Diabetes and Prognosis After CABG | Journal Scan

Study Questions:

Following coronary artery bypass grafting (CABG), what is the long-term survival in patients with type 1 diabetes mellitus (T1DM) and type 2 diabetes mellitus (T2DM)?


This was a nationwide population-based cohort study in patients who underwent CABG in Sweden from 2003 through 2013. All patients who underwent primary isolated nonemergency CABG were included. Type of DM (1 or 2) was obtained from the Swedish National Diabetes Register. All-cause mortality was the primary outcome.


The analytic sample included 39,235 patients (mean age, 67 years). During a mean follow-up of 5.9 (± 3.2) years, 6,765 (17%) patients died. In adjusted analyses and compared to patients without diabetes, hazard ratios (HRs) for death in patients with T1DM and T2DM were 2.04 (95% confidence interval [CI], 1.72-2.42) and 1.11 (95% CI, 1.05-1.18), respectively. The association between T2DM and cardiovascular death was not significant (HR, 1.08; 95% CI, 0.95-1.19). There was no difference in relative risks for death or cardiovascular events between women and men, neither in those with T1DM or T2DM. In patients with T1DM, 94% had a duration of disease longer than 20 years, compared with 10% in patients with T2DM.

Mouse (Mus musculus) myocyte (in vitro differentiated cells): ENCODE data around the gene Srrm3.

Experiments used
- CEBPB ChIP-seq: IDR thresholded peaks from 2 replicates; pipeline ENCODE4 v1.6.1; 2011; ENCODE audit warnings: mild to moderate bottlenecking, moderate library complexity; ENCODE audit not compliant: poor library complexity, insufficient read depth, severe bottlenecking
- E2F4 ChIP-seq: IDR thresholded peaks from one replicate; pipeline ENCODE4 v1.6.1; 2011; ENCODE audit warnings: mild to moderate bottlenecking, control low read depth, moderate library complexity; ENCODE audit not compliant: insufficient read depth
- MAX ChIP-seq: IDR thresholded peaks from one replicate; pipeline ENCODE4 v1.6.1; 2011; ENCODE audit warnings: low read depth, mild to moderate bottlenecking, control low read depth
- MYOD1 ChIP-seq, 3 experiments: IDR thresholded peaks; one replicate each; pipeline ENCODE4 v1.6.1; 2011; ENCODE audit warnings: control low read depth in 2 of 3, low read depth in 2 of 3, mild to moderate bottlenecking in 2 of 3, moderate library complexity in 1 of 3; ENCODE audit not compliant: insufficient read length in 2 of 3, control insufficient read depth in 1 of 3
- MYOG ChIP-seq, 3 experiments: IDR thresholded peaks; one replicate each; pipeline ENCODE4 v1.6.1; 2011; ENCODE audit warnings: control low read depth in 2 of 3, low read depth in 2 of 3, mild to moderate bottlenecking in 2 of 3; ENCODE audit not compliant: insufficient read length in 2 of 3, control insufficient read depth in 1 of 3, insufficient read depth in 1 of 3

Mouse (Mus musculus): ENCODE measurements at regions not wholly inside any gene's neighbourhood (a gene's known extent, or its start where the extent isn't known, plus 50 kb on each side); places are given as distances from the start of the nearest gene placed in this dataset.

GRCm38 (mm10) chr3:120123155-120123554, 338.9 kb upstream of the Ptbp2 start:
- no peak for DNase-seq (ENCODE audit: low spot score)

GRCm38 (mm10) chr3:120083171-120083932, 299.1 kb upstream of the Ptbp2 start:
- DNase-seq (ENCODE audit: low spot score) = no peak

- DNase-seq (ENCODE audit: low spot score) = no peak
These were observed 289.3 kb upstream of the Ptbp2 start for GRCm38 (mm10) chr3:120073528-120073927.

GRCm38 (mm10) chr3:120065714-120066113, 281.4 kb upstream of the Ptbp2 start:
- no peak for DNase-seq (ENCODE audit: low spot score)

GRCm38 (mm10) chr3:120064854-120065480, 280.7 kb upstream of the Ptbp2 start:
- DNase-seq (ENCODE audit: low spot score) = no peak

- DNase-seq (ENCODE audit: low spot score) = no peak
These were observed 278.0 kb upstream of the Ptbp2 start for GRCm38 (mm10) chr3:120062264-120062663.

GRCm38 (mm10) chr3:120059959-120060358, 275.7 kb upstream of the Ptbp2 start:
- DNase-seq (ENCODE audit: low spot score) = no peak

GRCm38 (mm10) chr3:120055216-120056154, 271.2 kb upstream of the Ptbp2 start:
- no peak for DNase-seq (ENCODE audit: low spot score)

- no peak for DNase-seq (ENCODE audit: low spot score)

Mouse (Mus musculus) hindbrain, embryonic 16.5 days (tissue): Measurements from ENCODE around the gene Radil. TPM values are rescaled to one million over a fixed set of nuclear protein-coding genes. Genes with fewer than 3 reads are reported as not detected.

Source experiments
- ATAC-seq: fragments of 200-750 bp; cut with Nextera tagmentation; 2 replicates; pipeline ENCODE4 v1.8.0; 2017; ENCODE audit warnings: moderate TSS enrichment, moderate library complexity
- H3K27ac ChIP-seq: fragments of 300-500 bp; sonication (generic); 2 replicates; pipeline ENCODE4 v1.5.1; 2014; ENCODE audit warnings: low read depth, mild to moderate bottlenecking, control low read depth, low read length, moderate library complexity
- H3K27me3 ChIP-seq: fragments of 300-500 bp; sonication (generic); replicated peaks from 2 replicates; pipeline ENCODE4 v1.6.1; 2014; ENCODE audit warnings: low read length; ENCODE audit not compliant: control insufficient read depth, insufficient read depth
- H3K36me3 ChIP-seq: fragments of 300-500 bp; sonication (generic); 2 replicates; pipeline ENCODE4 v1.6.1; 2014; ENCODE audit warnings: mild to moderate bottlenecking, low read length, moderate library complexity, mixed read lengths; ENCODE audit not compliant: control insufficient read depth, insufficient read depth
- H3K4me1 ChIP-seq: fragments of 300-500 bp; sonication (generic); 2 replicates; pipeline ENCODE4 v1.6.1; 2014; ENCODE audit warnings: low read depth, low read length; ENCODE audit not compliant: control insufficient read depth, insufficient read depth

In Swedish patients who underwent first isolated CABG, those with T1DM had more than double the long-term risk of death, compared to patients without diabetes. The long-term risk of death in patients with T2DM, compared to those without diabetes, was statistically significant, but smaller.


This is an important study that provides contemporary data on how prognosis after CABG differs for patients with T1DM, compared to those with T2DM. In adjusted analyses, T1DM was associated with a doubling of mortality following CABG, compared to those without diabetes; those with T2DM had only a minimally increased risk of death. Certainly, the difference in prognosis could be related to the difference in mean duration of disease between patients with T1DM and T2DM. Patients with T1DM appear to be a particularly vulnerable population following CABG, and future research should identify ways to reduce risk in this group.

Clinical Topics: Cardiac Surgery, Diabetes and Cardiometabolic Disease, Invasive Cardiovascular Angiography and Intervention

Keywords: Cardiac Surgical Procedures, Coronary Artery Bypass, Diabetes Mellitus, Type 1, Diabetes Mellitus, Type 2, Cohort Studies, Follow-Up Studies, Incidence, Metabolic Syndrome X, Mortality, Prognosis, Risk, Vulnerable Populations

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